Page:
Did you see this Army vet’s commentary on CBS Sunday Morning? She makes the case that military service should not be limited to straight white men, as it once was. That our military is stronger (and more American) if it can draw on the talents of qualified black, female, and LGBT Americans, too. The Trump Administration disagrees.
Did you know that, a century ago, it was pink for the boys, blue for the girls?
This gender stuff can be confusing — even threatening. It certainly was to me growing up.
Or it can be about self-expression and freedom. Life, liberty, and the pursuit of happiness.
“Between the Shades” is a documentary fresh from the festival circuit to iTunes this month. Already in hundreds of libraries and colleges (Penn State, Duke, Columbia) and licensed by PFLAG chapters, it shows that, in addition to your basic (wonderful!) heterosexual males and females (I can’t emphasize this too much: I am a huge fan of heterosexuals) . . . there is an almost endless palette of other shades.
Fifty folks are interviewed, ranging from the very square, who could easily pass for straight if they wanted to, to some variations you might not before have encountered.
But whose happiness you might find yourself rooting for.
Imagine if high school kids were forced to watch this film at the end of their sophomore year, just before going off on summer vacation.
“We are forcing you to watch this film,” the principal or guidance counselor might say just before the lights dimmed, “not to make you uncomfortable — though we imagine it will make some of you uncomfortable. And not to confuse you, though we know gender and sexuality can be confusing at any age — and certainly for kids as young as you. No way do you need to label yourselves today. Or try to fit yourself into some category other than ones into which most of you do or will fall: standard straight males and females who for much of history in most societies were the only visible or acceptable categories. (And let us be clear: we at this school love and admire standard straight heterosexuals.)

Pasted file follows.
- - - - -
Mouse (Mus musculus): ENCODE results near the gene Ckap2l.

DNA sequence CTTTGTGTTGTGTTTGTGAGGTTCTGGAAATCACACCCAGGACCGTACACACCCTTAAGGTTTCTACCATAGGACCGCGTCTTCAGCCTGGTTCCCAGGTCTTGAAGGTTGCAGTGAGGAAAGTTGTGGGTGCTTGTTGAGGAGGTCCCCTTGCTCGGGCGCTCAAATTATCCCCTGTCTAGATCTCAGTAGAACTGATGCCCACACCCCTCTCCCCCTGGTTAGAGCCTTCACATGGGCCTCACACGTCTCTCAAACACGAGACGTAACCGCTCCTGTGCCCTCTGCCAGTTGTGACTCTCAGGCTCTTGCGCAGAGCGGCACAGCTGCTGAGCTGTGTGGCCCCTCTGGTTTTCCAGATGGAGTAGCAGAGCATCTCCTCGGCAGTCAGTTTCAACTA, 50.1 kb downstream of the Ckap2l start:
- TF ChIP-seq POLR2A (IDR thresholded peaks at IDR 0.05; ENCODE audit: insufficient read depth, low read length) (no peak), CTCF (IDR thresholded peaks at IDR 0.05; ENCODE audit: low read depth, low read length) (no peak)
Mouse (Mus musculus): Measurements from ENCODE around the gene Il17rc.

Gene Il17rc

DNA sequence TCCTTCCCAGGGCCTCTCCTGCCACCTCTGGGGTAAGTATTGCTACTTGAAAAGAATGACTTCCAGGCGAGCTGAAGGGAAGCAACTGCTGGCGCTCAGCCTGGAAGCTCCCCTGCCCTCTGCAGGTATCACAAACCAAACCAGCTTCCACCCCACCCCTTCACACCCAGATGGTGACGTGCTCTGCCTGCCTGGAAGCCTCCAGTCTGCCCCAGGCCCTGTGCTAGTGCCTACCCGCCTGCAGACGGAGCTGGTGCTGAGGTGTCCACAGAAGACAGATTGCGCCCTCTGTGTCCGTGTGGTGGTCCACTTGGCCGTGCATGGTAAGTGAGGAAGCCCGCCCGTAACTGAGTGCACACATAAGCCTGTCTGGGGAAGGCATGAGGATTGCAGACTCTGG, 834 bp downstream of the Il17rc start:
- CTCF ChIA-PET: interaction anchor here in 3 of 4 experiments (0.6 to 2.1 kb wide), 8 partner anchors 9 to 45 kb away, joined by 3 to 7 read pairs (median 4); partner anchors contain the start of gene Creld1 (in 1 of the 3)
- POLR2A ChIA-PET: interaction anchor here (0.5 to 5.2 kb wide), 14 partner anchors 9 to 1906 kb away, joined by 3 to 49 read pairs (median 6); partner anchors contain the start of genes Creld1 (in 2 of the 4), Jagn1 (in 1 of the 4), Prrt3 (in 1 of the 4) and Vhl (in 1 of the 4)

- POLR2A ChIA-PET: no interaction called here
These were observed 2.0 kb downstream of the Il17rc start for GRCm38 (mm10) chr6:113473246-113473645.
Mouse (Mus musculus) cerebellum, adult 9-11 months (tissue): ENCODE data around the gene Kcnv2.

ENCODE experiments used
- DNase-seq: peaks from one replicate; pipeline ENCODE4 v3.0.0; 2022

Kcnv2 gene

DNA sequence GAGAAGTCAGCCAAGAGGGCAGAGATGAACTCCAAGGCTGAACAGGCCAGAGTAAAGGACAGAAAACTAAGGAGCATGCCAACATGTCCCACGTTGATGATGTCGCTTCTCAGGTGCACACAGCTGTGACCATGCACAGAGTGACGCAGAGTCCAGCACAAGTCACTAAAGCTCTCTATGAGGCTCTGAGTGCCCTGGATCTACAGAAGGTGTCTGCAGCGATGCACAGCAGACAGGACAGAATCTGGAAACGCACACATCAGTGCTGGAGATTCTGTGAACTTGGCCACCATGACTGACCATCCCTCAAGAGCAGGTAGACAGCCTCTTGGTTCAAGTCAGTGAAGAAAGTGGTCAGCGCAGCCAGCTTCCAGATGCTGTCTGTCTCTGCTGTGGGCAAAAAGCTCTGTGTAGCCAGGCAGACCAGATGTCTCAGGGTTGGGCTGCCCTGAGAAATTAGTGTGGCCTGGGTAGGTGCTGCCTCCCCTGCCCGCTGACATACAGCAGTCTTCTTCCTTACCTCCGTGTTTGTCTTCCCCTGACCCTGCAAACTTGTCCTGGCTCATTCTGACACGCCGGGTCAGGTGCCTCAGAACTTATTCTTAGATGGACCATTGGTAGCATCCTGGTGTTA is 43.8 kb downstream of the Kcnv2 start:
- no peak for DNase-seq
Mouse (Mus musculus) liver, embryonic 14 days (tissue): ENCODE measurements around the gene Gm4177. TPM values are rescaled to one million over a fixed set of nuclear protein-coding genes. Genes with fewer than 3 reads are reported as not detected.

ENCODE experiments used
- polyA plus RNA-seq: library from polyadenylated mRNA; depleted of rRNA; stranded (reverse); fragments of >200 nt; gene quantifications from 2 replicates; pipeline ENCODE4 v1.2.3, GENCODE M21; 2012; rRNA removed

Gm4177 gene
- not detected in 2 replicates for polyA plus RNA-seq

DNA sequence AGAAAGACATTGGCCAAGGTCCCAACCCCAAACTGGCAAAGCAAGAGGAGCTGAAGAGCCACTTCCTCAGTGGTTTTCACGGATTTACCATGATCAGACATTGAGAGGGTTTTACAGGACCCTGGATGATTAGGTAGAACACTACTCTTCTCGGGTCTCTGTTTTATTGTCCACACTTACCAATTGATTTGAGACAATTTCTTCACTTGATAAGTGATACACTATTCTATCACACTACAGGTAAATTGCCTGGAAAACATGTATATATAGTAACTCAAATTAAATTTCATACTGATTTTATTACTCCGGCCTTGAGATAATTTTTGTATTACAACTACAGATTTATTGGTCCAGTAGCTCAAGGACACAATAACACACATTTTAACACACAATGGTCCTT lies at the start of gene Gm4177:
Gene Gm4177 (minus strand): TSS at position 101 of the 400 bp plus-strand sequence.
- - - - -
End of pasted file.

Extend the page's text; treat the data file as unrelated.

“Rather, we are forcing you to watch this documentary for three reasons:
“First: In your lives — and perhaps even in this school — you will encounter people whose gender expression doesn’t fit the norm. You may hate them or fear them — or love and embrace them — or pretty much simply ignore them. That will be entirely your choice. But we wanted you to have a chance to meet some of them today so you’d be aware of what’s out there in the world. Our own feeling is: good citizens, and good friends, can come in endless varieties. We’d like you to consider that point of view.
“Second: Many kids your age have an easy time knowing who they are in terms of sexual orientation and gender expression — and that’s great. And many more, given peer pressure, pretend they know. But an awful lot of kids don’t know — indeed, some adults don’t entirely know until they’re much older — and we want those kids to know they are not alone. And that there’s no rush to figure it out. And that happiness is possible for every student in this room even if, as is so natural growing up, you feel unsure or insecure about some of this stuff.
“Finally: We’re forcing you to watch because we know that for most kids this stuff is embarrassing. To have to raise your hand and ask a question about sex is really hard. To stand out from your peers because you chose to attend a film like this could be really hard. We don’t want to put any of you in that position. So look: feel free to say you hate being here. That you hated watching this film. Either because you actually did hate it or because it embarrassed you or because you actually found it very, very interesting and didn’t want anyone to know.
“But consider this: kids kill themselves over fear they won’t fit in . . . that they will be rejected for being different. We at this school want all of you to know that if you’re honest and kind and useful, a wonderful life can lie ahead for you no matter how traditional or untraditional your love life winds up being. Just ask the folks you’re about to meet in this film.”
Something like that?
If I were giving that speech today, I might add, “Hey, the people of Chicago just elected a lesbian mayor. The people of Colorado just elected a gay governor. The CEO of Apple is gay. The CEO of United Therapeutics is trans. A thoroughly credible candidate for President who acquitted himself superbly on Meet The Press this past Sunday was reelected mayor of South Bend as an openly gay man with more than 80% of the vote.”
Love is love. In America, all are welcome to contribute.
Or at least — Trump notwithstanding — we’re getting there.
Quote of the Day
On Hollywood Squares, gay comedy writer Bruce Vilanch was asked: You are the most popular fruit in America. What are you? His answer: Humble. (The correct answer? Banana.)~.
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